In web application development, it happens sometimes that you are stuck with an only way to upload files on your webserver: FTP. If you are used to push changes to a git server like and then pull the changes on your webserver through a SSH connection, there are chances you just can't do that.
I had this problem recently, but I luckily found a very nice shell, git-ftp, that allows me to push changes to the webserver via FTP, recognizing all the files that I updated (or added, or deleted) on my local git repository.
My development / deployment cycle goes now simply like this:
$ # the ordinary "git" stuff...:
$ git add files_to_add
$ git rm files_to_remove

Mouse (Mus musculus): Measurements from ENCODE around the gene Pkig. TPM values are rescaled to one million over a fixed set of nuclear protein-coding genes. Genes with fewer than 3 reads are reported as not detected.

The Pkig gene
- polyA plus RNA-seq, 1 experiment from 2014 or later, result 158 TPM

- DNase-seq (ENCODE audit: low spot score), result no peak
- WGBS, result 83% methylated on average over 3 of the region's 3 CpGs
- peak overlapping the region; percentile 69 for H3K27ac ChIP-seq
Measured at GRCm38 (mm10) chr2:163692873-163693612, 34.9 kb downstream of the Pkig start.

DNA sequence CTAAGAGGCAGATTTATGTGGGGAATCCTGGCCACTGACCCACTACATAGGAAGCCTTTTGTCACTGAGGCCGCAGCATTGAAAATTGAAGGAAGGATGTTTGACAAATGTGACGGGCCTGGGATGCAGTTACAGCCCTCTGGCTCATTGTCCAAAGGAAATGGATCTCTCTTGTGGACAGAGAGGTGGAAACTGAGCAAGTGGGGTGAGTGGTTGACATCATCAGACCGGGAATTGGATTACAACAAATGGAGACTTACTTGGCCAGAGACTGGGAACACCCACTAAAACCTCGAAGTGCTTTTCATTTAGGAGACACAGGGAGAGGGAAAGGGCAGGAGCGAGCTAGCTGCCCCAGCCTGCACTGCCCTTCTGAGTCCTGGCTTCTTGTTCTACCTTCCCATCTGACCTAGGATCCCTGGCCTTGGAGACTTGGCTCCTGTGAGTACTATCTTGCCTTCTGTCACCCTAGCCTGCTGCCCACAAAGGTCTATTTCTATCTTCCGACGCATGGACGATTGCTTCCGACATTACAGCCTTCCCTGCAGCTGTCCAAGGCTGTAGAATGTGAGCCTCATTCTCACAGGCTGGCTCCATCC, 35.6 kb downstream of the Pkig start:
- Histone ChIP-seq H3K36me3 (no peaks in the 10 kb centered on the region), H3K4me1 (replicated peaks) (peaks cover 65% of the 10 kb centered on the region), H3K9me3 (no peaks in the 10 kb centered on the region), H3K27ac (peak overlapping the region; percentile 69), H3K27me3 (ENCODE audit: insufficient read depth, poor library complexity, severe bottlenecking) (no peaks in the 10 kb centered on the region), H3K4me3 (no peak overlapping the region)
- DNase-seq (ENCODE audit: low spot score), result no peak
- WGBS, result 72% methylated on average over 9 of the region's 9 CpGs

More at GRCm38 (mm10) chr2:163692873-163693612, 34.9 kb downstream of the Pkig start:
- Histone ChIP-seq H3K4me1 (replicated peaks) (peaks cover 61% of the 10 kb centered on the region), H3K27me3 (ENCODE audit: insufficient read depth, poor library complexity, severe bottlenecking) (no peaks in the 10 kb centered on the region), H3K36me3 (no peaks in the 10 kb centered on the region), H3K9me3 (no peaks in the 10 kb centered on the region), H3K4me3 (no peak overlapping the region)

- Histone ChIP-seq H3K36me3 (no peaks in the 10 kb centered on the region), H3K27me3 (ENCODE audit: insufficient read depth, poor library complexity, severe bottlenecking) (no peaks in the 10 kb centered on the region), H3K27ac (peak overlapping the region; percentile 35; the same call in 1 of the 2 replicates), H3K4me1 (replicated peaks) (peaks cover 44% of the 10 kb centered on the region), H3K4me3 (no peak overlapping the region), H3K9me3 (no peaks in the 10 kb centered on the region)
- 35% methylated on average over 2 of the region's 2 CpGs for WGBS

$ git commit -a -m 'description of the changes'
$ git push
$ # now push the changes on the deployment server:
$ git-ftp push
The credentials that have to be used to access the deployment server are stored with the ordinary git config command. From the man page of git-ftp:
$ git config git-ftp.user john
$ git config git-ftp.url ftp.example.com
$ git config git-ftp.password secr3t
$ git config git-ftp.syncroot path/dir
$ git config git-ftp.cacert caCertStore
$ git config git-ftp.deployedsha1file mySHA1File
$ git config git-ftp.insecure 1
You can also use git-ftp in dry-mode, to just see what would happen, and in verbose mode, if you are curious about what actually happens.
Update: for a different project, I needed to use sftp, which is not supported by libcurl with a default Ubuntu installation. Anyway, I followed the instructions found on zeroset and I managed to have it working with no problems.